According to the appellate brief, there’s a major fact that undermines the prosecution’s claim that Hamas controlled the zakat committees: “The United States Agency for International Development—which had strict instructions not to deal with Hamas—provided funds over many years to zakat committees named in the indictment, including the Jenin, Nablus, and Qalqilia committees,” writes my father’s attorney, John Cline. He continues stating that in 2004, upon the release of the HLF indictment, “USAID provided $47,000 to the Qalqilia zakat committee.”
Furthermore, defense attorneys will argue that the district court:

a) Violated the right to due process by allowing a key witness to testify without providing his real name, thereby abusing my father’s right to confront his witness. They are referring to an Israeli intelligence officer who became the first person in U.S. history permitted to testify as an expert witness using a pseudonym.

b) Abused its discretion by allowing “inflammatory evidence of little or no probative value,” which included multiple scenes of suicide bombings.

c) Deviated from the sentencing guidelines when they sentenced my father to 65 years.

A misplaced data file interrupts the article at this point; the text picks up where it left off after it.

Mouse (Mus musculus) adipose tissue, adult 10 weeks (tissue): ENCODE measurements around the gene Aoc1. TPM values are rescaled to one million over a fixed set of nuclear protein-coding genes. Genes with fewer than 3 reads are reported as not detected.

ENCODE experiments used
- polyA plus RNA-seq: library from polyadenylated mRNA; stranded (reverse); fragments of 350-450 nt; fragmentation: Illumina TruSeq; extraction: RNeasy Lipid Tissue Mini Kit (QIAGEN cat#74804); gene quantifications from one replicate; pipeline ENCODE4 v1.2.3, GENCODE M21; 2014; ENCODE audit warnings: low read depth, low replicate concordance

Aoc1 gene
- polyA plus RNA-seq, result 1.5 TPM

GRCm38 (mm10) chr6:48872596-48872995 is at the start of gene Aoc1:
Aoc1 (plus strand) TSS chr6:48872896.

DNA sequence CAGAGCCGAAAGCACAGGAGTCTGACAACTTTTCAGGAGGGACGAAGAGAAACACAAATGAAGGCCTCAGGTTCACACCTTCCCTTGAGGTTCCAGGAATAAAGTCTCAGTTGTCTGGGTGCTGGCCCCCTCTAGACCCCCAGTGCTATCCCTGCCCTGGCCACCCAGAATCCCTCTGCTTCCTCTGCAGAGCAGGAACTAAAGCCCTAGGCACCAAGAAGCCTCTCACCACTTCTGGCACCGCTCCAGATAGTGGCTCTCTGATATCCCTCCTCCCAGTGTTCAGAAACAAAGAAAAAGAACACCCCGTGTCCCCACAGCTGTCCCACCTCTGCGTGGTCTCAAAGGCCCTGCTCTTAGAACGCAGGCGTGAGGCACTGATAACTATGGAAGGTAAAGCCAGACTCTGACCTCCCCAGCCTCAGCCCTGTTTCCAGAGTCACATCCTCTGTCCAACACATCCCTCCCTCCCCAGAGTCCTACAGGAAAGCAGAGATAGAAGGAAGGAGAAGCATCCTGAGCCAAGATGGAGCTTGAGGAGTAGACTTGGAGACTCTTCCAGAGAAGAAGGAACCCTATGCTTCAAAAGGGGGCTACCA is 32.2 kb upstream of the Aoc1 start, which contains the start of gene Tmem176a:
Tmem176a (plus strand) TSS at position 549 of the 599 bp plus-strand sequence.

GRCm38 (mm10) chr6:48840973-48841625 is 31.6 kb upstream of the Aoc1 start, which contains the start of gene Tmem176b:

When putting the lawyerly language aside, human rights attorneys have deemed the HLF case as purely political, perpetrated by the Bush administration. Likewise, the decision to intern Japanese-Americans was based on “race prejudice, war hysteria and failure of political leadership,” according to a 1982 report by the Commission on Wartime Relocation and Internment of Civilians.

I can only hope that my father’s vindication won’t take 40 years as it did for Mr. Korematsu. Let us learn from our old wrongs.
  
Noor Elashi is a writer based in New York City. She holds a Creative Writing MFA from The New School.
This op-ed was inspired by a forward written by Karen Korematsu in the upcoming book, “Patriot Acts: Narratives of Post-9/11 Injustice,” which includes a chapter about my father. You can purchase a copy here:
More articles by:
September 24, 2018
Jonathan Cook
Hiding in Plain Sight: Why We Cannot See the System Destroying Us
Gary Leupp
All the Good News (Ignored by the Trump-Obsessed Media)
Robert Fisk
I Don’t See How a Palestinian State Can Ever Happen
Barry Brown
Pot as Political Speech
Lara Merling
Puerto Rico’s Colonial Legacy and Its Continuing Economic Troubles
Patrick Cockburn
Iraq’s Prime Ministers Come and Go, But the Stalemate Remains
William Blum
The New Iraq WMD: Russian Interference in US Elections
Julian Vigo
The UK’s Snoopers’ Charter Has Been Dealt a Serious Blow
Joseph Matten
Why Did Global Economic Performance Deteriorate in the 1970s?